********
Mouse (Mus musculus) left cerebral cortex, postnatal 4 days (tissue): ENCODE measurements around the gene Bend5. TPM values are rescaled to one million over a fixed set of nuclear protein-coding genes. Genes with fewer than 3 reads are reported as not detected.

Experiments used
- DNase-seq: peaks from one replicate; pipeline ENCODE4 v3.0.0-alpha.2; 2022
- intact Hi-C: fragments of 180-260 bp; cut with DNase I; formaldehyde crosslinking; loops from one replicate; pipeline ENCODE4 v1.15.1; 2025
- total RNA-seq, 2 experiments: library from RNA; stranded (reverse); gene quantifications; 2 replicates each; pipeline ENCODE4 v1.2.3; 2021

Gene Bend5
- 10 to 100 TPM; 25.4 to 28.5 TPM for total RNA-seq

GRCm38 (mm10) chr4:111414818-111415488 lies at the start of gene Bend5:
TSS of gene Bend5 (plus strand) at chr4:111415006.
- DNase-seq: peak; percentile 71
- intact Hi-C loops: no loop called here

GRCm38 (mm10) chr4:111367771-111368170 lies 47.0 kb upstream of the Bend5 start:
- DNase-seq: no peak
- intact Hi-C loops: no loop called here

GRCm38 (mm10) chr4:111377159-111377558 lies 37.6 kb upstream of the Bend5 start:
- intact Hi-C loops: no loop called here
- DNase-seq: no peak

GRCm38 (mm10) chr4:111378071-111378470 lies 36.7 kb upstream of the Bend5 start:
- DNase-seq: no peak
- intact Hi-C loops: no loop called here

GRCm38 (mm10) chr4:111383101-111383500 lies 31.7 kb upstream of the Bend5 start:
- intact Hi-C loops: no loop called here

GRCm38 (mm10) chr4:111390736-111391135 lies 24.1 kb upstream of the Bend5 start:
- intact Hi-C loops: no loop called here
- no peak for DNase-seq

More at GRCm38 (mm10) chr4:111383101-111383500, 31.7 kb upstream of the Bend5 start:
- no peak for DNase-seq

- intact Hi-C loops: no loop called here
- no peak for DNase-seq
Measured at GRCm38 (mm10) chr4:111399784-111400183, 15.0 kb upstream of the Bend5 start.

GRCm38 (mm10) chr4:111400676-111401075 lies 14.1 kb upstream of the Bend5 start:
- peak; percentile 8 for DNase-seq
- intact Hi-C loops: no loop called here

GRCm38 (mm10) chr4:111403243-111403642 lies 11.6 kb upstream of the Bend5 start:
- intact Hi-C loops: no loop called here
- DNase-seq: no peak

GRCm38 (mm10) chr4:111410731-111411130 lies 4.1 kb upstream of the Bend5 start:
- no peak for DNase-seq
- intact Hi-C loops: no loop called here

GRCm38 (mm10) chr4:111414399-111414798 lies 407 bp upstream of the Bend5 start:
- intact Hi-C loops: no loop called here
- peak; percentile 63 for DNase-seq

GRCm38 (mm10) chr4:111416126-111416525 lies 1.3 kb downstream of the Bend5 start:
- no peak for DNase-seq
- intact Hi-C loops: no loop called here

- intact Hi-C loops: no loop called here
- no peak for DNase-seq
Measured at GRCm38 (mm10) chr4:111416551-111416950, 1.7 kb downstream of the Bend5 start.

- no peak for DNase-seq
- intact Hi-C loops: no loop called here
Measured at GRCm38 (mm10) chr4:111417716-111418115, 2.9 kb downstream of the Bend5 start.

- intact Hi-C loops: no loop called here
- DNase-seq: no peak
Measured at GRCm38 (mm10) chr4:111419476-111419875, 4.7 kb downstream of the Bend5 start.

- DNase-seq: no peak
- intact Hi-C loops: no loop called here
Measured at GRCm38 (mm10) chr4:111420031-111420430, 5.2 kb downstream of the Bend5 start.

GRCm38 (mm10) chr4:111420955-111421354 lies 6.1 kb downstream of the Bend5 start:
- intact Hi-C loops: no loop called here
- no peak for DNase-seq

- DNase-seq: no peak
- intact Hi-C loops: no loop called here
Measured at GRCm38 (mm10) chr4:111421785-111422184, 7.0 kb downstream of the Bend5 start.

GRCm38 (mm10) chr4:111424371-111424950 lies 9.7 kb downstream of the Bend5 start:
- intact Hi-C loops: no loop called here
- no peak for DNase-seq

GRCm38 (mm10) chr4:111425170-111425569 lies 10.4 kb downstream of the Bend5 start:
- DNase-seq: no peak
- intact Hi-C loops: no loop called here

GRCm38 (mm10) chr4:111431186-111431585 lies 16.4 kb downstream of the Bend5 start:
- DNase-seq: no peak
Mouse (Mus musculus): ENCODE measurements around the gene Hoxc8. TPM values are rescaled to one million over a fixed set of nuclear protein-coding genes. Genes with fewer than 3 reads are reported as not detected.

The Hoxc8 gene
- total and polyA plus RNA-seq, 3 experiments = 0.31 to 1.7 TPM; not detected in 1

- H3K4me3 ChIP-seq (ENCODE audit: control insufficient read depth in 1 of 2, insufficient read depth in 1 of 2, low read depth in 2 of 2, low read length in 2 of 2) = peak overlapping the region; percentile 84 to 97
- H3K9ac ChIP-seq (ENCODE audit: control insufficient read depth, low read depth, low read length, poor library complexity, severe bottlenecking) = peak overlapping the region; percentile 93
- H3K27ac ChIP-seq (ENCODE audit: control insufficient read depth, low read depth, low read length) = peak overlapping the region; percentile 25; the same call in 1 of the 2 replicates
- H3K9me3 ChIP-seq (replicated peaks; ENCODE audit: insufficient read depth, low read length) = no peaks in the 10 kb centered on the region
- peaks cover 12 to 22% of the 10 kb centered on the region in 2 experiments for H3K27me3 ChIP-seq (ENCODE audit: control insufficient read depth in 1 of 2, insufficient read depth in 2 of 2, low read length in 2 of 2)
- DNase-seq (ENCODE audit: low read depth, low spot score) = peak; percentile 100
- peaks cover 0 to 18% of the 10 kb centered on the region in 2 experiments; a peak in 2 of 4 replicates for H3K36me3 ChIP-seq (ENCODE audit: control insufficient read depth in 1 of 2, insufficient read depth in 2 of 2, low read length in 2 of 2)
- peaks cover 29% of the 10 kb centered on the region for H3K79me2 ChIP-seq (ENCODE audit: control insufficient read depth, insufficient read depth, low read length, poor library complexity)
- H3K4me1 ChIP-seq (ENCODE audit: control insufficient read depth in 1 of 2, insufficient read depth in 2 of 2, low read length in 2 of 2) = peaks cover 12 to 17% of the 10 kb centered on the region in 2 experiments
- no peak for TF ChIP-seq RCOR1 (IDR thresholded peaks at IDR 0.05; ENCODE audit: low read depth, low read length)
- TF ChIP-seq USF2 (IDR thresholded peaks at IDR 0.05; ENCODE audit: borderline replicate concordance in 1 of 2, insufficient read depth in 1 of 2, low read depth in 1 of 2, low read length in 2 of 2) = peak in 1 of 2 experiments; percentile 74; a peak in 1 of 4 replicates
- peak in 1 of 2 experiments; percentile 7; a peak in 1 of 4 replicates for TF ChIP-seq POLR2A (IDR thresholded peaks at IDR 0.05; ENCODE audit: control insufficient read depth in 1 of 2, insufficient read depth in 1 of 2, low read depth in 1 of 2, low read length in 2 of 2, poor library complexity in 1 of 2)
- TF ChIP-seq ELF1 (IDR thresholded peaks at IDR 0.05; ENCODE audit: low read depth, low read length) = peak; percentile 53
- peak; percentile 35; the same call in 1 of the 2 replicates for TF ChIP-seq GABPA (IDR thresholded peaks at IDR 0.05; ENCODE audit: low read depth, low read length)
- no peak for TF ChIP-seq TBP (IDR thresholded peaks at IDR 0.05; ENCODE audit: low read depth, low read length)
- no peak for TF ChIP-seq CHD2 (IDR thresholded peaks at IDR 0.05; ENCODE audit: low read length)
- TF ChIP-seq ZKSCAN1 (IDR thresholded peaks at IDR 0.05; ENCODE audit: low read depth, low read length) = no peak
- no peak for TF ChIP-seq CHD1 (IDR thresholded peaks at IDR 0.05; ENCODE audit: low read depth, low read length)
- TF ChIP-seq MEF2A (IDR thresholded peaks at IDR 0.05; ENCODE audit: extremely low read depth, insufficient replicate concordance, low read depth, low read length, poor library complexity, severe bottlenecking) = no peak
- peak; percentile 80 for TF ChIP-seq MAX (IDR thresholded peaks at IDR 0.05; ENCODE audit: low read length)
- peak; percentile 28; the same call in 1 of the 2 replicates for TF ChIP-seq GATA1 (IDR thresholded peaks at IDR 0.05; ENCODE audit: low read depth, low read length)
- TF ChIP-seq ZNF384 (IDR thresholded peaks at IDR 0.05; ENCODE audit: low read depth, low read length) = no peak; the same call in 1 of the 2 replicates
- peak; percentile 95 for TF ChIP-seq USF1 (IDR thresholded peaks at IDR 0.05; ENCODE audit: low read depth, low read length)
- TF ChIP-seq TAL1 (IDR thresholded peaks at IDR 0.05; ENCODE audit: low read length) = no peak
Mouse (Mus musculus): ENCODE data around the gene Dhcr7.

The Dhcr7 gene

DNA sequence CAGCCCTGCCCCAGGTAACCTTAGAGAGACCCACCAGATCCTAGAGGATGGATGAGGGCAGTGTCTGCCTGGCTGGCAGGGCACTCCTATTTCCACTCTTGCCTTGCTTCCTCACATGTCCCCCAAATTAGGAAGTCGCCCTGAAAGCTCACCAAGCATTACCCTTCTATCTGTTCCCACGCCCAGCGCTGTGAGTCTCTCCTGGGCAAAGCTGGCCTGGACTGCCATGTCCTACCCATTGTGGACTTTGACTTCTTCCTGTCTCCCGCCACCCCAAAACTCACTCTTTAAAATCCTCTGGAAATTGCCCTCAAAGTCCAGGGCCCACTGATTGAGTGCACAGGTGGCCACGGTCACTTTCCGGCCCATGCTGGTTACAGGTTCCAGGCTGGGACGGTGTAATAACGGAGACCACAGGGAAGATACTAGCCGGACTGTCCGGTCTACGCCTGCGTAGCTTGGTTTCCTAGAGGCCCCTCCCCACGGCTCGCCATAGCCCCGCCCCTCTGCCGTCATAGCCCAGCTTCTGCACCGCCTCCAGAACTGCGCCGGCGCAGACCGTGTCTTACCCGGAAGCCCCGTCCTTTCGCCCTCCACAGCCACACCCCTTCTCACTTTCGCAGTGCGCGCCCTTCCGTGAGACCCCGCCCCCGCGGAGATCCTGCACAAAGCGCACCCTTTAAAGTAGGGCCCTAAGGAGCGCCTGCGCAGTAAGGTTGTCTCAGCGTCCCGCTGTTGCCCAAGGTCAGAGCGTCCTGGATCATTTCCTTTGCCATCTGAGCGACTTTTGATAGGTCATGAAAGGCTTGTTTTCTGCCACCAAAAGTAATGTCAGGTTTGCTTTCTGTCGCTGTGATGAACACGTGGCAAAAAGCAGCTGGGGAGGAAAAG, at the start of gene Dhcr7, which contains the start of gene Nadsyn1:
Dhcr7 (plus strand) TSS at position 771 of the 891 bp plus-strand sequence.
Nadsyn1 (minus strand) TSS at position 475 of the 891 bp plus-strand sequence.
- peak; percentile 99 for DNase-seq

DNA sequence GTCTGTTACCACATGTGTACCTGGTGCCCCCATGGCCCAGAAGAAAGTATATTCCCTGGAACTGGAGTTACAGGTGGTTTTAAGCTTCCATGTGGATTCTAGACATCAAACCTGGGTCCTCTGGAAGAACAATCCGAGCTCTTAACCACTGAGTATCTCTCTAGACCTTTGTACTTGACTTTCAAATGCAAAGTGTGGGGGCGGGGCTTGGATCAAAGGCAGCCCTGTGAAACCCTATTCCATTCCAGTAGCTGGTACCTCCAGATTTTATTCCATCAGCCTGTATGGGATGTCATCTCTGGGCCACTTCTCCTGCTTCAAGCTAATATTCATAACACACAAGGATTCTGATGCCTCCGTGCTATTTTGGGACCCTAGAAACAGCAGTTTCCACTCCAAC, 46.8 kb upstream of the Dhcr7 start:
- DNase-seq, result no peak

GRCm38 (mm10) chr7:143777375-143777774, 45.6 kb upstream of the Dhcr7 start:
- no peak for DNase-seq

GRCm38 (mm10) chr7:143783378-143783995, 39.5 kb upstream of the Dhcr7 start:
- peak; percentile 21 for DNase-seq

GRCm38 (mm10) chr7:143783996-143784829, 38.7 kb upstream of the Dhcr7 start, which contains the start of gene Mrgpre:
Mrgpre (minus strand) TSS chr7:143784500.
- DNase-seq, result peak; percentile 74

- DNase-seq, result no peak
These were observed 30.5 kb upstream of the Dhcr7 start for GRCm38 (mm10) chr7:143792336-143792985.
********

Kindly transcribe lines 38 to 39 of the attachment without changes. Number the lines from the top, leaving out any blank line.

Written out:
- no peak for DNase-seq
- intact Hi-C loops: no loop called here